“When the Foo Fighters release a record,” says the band’s long-time drummer, Taylor Hawkins, “if we get a bad review, it’s like, ‘Hey, I’m just the drummer!’ But with my record, if I get a bad review it’s my ass.”
Hawkins is making the inevitable comparison between his roles in Dave Grohl’s band and in his new venture, which he’s good-naturedly christened Taylor Hawkins & the Coattail Riders. Instead of just keeping time, Hawkins is songwriter, vocalist, and jack-of-all-instruments for the project’s self-titled debut on the Thrive label.
“A bad review means they don’t like my songs. It is a scary position, but at the same time I relish the challenge. And I don’t really care what reviewers say, to be honest, because everybody’s got a fucking opinion.”
Hawkins’s new album dispels certain myths about the Foo Fighters and reveals his renegade songwriting skills, which may surprise those who remember him simply as a hired gun Grohl nabbed from Alanis Morissette’s Jagged Little Pill touring band. Not only is Hawkins’s excitable drumming on display on the new album, but his Eagles–meets–Mahavishnu Orchestra song craft is as bizarre as it is tuneful. It may not prove that Taylor, not Grohl (as has often been assumed), does indeed play all the drums on Foo Fighters recordings. But it does make clear that he’s more than capable of it, not to mention just as versatile as the Foos’ captain, who similarly revealed his talents as a multi-instrumentalist and songwriter on his first post-Nirvana album.
“Whatever, I don’t even care,” Hawkins groans while driving to jury duty in Van Nuys, California. “I don’t mind people thinking it could be Dave [on drums] because he is such a great fucking drummer. But I promise you it is me on the records. So I say ‘rumors?’ Schumors.”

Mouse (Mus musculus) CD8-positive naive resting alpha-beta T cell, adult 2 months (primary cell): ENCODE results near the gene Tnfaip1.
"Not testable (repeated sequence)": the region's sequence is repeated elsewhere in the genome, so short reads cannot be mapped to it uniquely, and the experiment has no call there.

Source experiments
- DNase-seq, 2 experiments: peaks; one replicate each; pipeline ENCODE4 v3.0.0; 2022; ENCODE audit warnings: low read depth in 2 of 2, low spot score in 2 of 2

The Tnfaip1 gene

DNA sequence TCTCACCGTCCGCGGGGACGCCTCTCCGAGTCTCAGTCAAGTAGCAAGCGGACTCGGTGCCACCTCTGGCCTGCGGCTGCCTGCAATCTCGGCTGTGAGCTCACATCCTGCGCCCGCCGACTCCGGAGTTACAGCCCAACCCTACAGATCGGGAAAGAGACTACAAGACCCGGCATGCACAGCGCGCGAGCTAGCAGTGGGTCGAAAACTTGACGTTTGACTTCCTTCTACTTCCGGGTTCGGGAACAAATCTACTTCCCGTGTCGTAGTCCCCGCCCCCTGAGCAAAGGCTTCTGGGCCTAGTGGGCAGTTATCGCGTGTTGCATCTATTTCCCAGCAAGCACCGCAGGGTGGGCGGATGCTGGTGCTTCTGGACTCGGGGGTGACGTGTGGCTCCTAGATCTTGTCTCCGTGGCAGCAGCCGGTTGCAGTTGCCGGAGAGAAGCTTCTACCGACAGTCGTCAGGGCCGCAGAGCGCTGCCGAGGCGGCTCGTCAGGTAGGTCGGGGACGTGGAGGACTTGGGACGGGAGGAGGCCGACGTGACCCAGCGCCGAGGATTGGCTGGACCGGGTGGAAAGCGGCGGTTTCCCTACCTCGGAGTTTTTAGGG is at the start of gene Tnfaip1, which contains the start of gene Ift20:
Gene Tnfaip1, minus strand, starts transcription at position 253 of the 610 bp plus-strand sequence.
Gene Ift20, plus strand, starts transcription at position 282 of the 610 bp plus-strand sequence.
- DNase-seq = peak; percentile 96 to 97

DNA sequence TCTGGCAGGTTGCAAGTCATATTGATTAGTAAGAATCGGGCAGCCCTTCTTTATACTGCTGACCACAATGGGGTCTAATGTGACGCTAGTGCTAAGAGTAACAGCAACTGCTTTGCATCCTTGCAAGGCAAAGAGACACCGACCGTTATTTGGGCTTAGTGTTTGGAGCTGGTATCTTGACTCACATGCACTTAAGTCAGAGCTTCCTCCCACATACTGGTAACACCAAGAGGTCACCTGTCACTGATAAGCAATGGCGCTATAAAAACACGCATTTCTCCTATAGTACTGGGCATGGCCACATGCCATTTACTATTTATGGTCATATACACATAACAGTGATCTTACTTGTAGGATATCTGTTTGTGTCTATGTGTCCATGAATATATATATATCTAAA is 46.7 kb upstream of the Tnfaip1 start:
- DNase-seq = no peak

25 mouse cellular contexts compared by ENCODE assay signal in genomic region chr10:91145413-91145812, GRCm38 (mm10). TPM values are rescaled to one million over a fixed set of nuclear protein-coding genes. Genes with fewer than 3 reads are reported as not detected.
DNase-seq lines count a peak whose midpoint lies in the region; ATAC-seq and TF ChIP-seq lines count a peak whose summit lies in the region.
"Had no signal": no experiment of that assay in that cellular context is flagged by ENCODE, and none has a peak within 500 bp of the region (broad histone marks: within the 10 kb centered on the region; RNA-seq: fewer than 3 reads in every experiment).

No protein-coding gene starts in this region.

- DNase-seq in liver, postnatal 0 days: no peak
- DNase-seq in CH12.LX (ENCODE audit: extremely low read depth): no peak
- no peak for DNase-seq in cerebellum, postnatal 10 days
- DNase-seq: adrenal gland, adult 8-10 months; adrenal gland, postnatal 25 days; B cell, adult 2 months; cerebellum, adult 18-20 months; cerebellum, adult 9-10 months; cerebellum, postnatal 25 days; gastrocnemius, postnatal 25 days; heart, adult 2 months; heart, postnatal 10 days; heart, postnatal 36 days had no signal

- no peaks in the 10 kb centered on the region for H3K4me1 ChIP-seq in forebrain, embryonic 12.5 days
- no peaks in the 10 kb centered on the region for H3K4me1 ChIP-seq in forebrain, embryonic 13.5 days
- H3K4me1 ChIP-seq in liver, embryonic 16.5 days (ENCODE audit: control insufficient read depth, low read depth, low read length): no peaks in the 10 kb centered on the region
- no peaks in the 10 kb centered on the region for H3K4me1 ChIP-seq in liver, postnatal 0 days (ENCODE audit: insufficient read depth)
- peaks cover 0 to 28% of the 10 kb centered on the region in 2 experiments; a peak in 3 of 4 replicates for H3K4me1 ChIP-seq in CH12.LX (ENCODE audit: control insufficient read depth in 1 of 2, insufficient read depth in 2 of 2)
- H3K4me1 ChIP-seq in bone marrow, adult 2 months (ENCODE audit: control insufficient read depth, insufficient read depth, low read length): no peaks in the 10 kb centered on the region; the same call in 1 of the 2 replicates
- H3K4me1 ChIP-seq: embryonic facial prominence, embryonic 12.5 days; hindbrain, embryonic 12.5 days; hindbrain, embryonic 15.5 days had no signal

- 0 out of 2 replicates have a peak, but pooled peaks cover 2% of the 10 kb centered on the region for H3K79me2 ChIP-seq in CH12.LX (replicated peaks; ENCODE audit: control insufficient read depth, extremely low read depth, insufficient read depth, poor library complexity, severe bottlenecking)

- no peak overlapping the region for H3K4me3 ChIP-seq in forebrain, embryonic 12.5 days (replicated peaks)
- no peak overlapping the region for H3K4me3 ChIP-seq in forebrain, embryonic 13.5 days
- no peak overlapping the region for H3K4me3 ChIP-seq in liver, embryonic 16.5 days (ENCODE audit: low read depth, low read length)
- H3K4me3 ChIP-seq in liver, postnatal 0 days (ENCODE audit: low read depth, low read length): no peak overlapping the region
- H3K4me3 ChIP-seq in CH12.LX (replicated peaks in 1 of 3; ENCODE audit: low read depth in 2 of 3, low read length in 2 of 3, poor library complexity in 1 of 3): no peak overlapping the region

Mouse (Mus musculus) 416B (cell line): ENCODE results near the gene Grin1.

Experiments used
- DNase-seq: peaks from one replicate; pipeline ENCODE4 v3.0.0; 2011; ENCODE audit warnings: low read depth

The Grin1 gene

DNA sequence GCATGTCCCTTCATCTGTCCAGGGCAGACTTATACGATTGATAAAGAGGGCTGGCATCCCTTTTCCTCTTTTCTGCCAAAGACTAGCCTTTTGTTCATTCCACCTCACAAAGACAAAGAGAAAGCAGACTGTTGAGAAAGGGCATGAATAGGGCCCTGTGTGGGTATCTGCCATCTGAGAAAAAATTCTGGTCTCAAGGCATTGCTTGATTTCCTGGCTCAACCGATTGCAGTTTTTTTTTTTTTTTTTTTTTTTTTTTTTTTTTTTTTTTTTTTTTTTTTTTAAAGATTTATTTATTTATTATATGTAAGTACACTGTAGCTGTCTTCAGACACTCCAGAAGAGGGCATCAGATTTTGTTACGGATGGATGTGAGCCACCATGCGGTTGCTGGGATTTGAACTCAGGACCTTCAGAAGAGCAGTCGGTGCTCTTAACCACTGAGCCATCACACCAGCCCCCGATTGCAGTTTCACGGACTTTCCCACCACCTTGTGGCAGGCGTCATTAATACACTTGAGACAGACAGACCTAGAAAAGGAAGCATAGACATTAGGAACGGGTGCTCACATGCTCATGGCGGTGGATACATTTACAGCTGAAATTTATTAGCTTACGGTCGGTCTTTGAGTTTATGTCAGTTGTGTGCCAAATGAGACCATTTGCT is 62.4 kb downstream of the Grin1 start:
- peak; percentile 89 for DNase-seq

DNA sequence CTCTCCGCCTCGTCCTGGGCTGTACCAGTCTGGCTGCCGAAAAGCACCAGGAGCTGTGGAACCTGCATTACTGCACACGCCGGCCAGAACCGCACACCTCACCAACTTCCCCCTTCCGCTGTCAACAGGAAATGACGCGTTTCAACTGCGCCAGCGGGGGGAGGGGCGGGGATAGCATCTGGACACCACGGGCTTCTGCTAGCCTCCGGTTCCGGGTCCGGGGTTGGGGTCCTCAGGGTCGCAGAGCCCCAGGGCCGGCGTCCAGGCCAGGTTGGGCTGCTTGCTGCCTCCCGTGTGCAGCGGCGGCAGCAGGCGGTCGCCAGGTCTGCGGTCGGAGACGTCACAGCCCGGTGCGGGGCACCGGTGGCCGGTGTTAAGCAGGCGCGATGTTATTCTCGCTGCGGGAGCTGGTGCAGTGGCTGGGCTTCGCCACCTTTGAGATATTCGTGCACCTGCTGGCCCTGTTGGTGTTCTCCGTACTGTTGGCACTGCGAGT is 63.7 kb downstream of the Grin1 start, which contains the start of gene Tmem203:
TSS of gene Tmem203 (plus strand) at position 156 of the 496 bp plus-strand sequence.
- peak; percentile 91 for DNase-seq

Hawkins’s Coattail Riders disc (on which he does get some help from Panic Channel bassist Chris Chaney and a guitarist named Gannon, who along with drummer Drew Hester comprise the touring band he’ll bring to play the Rumble finals this Friday at the Middle East) is a product of his love for the Laurel Canyon soft-rock of the ’70s. His voice is warm and craggy as drums are bashed with the subtle force of a liberated Stewart Copeland in songs that recall a gentler Rush (“Walking Away”), a stoned Eagles (“Running in Line”), and even forgotten country rockers Poco (“End of the Line”). The album’s first single, “Louise,” is in regular rotation at LA’s tastemaking FM outlet K-Rock — a very good sign. And that’s not just in deference to Hawkins’s Grohl connections: the song’s sweet melodies and Taylor’s instrumental prowess have earned it a spot alongside modern classics by his other band.